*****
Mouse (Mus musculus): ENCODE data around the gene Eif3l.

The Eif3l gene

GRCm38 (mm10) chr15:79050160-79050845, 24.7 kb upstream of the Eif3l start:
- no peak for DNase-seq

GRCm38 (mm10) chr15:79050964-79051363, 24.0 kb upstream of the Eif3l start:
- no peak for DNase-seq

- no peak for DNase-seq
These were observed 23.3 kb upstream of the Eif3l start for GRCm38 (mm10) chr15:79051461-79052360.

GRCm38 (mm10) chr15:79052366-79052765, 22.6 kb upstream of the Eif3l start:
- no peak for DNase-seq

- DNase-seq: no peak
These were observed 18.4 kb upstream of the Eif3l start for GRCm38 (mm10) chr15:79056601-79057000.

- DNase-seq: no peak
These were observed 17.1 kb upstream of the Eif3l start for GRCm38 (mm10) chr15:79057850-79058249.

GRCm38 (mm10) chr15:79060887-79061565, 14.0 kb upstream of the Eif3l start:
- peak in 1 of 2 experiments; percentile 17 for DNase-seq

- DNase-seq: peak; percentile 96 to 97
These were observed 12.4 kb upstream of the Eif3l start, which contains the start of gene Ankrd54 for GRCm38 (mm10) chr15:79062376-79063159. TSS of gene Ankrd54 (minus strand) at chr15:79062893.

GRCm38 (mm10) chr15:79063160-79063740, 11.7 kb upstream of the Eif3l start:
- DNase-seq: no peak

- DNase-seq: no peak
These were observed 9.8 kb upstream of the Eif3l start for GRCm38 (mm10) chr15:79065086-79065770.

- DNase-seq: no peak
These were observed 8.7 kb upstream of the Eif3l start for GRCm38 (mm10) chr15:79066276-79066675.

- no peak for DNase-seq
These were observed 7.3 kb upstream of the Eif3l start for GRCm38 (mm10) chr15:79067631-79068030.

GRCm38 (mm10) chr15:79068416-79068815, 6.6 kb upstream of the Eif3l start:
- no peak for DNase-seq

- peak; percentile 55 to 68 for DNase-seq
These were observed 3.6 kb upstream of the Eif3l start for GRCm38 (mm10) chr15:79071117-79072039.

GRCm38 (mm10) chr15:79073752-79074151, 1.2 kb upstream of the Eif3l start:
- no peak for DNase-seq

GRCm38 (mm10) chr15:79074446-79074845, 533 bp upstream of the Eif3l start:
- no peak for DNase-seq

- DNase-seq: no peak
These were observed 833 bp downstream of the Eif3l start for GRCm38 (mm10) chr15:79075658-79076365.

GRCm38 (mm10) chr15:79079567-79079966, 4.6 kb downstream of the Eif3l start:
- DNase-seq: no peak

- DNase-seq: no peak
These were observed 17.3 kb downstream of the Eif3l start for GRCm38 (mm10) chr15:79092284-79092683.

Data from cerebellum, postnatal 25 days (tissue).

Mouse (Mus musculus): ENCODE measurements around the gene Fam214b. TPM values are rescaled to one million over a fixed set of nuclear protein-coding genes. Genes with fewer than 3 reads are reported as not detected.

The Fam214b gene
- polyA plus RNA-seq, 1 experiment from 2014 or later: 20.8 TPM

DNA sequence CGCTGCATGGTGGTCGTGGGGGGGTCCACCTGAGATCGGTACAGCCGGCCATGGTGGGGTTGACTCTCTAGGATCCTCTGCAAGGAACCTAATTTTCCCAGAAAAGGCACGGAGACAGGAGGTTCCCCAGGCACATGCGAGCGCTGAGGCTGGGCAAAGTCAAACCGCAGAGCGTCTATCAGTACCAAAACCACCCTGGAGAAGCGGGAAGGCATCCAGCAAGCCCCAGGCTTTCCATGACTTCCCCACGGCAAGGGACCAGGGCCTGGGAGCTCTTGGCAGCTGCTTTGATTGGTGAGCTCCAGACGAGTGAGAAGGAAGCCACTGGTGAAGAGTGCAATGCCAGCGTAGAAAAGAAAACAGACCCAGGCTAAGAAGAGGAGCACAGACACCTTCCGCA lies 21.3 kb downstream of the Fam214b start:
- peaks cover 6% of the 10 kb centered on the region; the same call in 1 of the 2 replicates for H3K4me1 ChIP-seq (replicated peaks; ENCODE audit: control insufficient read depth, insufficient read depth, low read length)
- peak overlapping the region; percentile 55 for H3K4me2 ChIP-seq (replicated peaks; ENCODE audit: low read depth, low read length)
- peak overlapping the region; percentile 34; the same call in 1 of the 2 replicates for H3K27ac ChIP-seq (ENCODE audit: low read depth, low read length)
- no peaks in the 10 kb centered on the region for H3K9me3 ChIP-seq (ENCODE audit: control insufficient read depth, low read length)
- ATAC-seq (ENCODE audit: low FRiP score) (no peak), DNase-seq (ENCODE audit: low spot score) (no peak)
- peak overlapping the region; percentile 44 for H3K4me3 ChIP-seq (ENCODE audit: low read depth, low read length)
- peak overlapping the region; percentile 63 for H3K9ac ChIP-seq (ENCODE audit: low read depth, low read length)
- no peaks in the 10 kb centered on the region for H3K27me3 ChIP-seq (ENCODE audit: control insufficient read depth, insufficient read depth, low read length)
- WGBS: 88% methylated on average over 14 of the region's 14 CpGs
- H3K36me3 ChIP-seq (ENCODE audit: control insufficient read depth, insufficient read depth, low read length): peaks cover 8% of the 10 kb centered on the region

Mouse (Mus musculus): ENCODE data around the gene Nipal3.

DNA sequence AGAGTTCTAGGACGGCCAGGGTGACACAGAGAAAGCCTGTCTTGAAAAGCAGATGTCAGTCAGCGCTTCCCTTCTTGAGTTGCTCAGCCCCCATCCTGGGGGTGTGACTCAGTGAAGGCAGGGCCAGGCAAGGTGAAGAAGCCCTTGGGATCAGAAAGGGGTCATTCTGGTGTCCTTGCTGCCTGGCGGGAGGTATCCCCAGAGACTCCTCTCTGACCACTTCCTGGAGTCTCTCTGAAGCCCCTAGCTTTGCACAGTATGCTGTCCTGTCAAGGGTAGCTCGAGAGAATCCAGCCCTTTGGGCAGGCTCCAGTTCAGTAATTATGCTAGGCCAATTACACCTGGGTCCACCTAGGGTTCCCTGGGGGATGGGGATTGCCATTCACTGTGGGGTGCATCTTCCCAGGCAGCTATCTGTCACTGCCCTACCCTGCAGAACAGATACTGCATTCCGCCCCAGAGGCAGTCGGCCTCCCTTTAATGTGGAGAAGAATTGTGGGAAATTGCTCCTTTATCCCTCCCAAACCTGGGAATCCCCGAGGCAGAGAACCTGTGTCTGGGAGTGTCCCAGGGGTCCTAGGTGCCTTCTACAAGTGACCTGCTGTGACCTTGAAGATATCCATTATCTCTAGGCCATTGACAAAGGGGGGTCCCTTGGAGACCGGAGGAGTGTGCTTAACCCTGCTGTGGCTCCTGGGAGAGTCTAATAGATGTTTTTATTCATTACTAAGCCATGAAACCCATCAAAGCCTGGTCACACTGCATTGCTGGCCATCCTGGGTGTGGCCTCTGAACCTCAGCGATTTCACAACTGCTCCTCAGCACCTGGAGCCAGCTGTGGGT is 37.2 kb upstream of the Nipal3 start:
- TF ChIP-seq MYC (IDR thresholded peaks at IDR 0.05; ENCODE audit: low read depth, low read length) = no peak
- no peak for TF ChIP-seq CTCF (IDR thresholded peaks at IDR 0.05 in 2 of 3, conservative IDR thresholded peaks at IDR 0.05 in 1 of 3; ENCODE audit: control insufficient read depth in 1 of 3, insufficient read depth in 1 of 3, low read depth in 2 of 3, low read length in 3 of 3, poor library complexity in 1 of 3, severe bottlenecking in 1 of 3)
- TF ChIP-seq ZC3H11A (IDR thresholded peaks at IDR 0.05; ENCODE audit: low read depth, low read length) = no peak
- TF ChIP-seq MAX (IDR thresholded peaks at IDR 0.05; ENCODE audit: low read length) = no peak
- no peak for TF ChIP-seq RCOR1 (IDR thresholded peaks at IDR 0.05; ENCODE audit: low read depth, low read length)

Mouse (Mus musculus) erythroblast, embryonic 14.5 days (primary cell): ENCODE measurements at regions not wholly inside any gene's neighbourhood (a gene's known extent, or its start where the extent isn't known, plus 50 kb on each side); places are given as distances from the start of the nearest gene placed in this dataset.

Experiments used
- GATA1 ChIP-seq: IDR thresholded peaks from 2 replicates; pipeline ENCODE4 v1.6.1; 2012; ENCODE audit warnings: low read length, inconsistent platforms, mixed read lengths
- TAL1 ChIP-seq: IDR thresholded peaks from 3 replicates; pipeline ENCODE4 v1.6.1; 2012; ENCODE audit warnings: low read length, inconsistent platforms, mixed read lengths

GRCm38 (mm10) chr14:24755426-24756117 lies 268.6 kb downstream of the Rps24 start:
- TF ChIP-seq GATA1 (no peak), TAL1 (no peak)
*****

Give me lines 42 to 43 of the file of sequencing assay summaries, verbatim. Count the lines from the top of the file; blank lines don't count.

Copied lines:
Mouse (Mus musculus): ENCODE measurements around the gene Fam214b. TPM values are rescaled to one million over a fixed set of nuclear protein-coding genes. Genes with fewer than 3 reads are reported as not detected.

The Fam214b gene